For Parents

For Parents

Investigating the Frequency of Babbling in Infants at High- and Low-Risk for ASD

Do infants at risk for autism have different early sound patterns than their peers?

When babies babble and vocalize (make sounds), they are learning skills to develop language. Their strings of vowels and consonants help them learn the sounds of their language and communicate socially. Every infant has his or her own distinct style. Yet, researchers who study language development have found common trends in babbling, and they are interested in what it means when a baby’s babbling is different from the expected trend. Scientists who study this area ask questions such as, “what does it mean when a baby babbles less than expected?” and “what does it mean when a baby vocalizes more than expected?”

What was the study about?

In a recent study, Swanson and her colleagues studied the vocalization patterns of infants at high- and low-risk for autism spectrum disorder (ASD). The high-risk infants had siblings and/or immediate family members with ASD, while the low-risk infants had no siblings or immediate family members with ASD. They wanted to know if infants at high- and low-risk differed from one another in the following ways: amount they vocalized, the amount of words adults spoke to them, and how often they took turns vocalizing with an adult in a conversation-like style.

To answer those questions, a group of 9-month-old infants were studied. The researchers screened them for early signs of ASD, recorded a sample of their language environment for 16 hours, and gave them some play-based tests. The researchers then looked at the average number of times each group of infants (high-risk and low-risk) made vocalizations, the total number of conversation-like turns with adults, and the total number of times the adults spoke to them.

What did they find?

They found that adults spoke to infants at high-risk and low-risk of ASD about the same number of times, and both groups of infants took about the same number of conversation-like turns. However, 20% of the infants in the high-risk group vocalized 90% more frequently than their low-risk peers. This subgroup of high-risk infants with increased vocalizations participated in fewer conversation-like turns, and they also did less babbling directed towards others. In other words, their babbling was not used to communicate.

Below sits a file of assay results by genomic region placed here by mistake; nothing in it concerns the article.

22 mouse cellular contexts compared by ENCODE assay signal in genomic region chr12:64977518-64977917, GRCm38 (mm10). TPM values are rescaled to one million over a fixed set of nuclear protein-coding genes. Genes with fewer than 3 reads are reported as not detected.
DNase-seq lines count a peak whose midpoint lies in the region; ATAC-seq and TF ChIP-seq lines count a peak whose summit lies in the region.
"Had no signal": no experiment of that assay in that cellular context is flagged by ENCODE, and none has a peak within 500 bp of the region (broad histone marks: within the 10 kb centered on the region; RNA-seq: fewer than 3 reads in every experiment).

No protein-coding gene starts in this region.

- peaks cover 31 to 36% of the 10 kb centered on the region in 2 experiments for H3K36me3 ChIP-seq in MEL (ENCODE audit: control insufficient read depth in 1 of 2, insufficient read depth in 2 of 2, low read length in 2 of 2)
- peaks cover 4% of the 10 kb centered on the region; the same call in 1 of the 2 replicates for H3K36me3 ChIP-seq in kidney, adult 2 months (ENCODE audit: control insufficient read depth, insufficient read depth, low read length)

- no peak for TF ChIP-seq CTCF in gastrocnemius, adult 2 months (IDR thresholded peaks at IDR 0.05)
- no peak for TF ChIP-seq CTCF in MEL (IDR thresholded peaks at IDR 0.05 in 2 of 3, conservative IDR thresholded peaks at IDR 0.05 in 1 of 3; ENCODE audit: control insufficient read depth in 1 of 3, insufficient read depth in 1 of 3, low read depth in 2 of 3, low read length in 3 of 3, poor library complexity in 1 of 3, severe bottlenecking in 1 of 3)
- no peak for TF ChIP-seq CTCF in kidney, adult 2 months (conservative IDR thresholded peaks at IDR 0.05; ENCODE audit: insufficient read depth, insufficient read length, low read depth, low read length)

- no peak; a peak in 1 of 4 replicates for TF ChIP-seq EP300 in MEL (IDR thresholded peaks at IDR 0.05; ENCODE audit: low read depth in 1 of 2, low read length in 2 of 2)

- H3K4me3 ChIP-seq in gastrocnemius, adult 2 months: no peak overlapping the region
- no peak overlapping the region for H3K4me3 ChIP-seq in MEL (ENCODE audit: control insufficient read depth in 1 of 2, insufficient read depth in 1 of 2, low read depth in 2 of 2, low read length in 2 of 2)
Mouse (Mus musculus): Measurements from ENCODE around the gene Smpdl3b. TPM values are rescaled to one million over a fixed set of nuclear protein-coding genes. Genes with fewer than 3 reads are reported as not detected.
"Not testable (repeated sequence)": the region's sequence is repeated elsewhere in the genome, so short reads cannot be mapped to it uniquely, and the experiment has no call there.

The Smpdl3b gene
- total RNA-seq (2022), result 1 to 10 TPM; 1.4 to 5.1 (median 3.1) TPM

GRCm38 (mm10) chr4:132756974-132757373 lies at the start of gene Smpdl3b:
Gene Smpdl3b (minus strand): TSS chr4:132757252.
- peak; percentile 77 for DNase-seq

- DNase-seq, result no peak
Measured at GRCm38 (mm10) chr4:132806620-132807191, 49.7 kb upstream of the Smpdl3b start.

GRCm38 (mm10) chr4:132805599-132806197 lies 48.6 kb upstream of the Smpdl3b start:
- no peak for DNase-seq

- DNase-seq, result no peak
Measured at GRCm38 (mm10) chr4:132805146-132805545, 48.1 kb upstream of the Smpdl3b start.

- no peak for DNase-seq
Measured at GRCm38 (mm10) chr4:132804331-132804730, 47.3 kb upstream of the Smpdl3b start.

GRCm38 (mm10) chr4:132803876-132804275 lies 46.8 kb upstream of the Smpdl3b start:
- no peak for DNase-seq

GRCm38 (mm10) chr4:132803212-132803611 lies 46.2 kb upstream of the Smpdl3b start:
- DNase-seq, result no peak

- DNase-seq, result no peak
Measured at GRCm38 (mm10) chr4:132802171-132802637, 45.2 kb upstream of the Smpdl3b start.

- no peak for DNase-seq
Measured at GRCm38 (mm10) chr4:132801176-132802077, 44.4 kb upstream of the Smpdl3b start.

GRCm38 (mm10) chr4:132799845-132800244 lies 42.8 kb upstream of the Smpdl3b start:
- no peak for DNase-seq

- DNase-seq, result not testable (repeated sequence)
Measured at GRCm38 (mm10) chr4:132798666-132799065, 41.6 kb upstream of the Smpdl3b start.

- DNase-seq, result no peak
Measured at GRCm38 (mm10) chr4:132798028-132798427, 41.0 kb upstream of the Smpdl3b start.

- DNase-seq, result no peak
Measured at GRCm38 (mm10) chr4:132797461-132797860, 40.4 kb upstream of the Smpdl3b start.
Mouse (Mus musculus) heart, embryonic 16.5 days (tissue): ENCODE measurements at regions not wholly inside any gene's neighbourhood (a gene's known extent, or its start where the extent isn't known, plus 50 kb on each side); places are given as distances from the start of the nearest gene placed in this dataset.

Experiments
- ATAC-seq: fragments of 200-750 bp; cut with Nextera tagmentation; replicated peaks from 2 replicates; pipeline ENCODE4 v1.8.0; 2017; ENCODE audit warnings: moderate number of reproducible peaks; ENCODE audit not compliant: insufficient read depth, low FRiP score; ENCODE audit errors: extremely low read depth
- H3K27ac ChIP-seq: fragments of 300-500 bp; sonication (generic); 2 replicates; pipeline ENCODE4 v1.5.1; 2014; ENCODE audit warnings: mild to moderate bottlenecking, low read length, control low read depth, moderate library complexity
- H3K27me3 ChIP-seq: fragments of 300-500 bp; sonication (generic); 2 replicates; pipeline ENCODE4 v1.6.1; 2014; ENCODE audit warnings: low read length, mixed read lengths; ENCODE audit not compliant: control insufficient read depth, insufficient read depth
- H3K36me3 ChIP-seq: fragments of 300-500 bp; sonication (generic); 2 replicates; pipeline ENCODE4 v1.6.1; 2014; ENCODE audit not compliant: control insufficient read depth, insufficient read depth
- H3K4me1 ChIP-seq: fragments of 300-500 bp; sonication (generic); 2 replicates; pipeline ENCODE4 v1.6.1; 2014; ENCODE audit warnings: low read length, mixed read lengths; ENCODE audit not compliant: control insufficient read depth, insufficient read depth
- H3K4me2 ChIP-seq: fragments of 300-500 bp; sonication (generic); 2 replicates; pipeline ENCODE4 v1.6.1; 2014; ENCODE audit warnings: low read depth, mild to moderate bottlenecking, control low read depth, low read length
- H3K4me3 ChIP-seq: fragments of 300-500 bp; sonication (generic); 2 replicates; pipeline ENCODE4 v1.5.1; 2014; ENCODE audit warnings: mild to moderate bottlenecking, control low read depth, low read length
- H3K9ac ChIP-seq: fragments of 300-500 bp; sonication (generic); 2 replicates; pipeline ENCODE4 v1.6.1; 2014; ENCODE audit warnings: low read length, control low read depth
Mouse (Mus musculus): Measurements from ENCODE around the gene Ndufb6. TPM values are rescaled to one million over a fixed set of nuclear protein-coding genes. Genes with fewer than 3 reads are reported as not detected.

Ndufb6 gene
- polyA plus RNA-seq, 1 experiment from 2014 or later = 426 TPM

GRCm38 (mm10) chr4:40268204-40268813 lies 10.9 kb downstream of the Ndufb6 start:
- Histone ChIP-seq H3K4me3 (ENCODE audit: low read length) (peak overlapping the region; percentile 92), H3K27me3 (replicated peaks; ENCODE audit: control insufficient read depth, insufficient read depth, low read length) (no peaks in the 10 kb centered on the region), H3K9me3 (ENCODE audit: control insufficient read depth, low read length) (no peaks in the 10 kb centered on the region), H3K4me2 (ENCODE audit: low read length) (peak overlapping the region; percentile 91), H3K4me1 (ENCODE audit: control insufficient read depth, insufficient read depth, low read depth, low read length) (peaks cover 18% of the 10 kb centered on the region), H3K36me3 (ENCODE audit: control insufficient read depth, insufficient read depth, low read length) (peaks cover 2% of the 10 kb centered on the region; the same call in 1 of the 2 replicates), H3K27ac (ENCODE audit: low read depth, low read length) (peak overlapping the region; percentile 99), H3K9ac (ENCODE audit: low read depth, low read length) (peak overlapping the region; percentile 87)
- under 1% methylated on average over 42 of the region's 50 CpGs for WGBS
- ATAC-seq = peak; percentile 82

What does it mean?

The findings suggest a few different ideas. First, just because an infant is babbling frequently, it does not mean the infant is using noises to communicate in a functional way. That is to say, infants who vocalize more may not always be using their voice to interact with others. Second, infants at high-risk for ASD may be more likely to produce many non-functional vocalizations. Third, since those infants are not seeking social interaction with their babbling, they may be less likely to engage in conversation-like interactions with adults in their environment.

Additional research is needed to determine if this trend of hyper-vocalization (babbling more than expected) is frequently associated with ASD. If so, this would give important information to both clinicians and parents. For clinicians, this could mean that hyper-vocalization in young infants at high-risk for ASD may be a reason to refer the child for testing. For parents, therapy programs could be designed to help parents engage their infant in functional, social babbling to promote learning the skills necessary for future language development.


Swanson, M. R., Shen, M. D., Wolff, J. J., Boyd, B., Clements, M., Rehg, J., … & Hazlett, H. C. (2017). Naturalistic Language Recordings Reveal “Hypervocal” Infants at High Familial Risk for AutismChild Development.